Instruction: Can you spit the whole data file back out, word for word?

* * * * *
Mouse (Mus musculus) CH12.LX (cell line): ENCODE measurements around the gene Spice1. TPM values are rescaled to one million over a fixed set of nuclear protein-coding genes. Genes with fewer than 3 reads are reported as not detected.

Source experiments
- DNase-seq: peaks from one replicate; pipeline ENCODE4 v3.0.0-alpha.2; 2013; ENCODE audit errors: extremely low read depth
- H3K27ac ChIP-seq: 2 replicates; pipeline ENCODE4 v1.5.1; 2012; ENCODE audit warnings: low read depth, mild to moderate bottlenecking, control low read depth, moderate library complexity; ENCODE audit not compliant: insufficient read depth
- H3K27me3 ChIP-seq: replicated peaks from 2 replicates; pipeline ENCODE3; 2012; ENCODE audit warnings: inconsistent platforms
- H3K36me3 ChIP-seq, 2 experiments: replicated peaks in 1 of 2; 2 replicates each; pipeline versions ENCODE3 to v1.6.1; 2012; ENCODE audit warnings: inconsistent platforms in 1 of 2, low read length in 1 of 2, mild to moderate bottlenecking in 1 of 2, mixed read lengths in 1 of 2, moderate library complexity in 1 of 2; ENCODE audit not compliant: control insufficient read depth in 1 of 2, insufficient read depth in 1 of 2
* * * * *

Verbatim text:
Mouse (Mus musculus) CH12.LX (cell line): ENCODE measurements around the gene Spice1. TPM values are rescaled to one million over a fixed set of nuclear protein-coding genes. Genes with fewer than 3 reads are reported as not detected.

Source experiments
- DNase-seq: peaks from one replicate; pipeline ENCODE4 v3.0.0-alpha.2; 2013; ENCODE audit errors: extremely low read depth
- H3K27ac ChIP-seq: 2 replicates; pipeline ENCODE4 v1.5.1; 2012; ENCODE audit warnings: low read depth, mild to moderate bottlenecking, control low read depth, moderate library complexity; ENCODE audit not compliant: insufficient read depth
- H3K27me3 ChIP-seq: replicated peaks from 2 replicates; pipeline ENCODE3; 2012; ENCODE audit warnings: inconsistent platforms
- H3K36me3 ChIP-seq, 2 experiments: replicated peaks in 1 of 2; 2 replicates each; pipeline versions ENCODE3 to v1.6.1; 2012; ENCODE audit warnings: inconsistent platforms in 1 of 2, low read length in 1 of 2, mild to moderate bottlenecking in 1 of 2, mixed read lengths in 1 of 2, moderate library complexity in 1 of 2; ENCODE audit not compliant: control insufficient read depth in 1 of 2, insufficient read depth in 1 of 2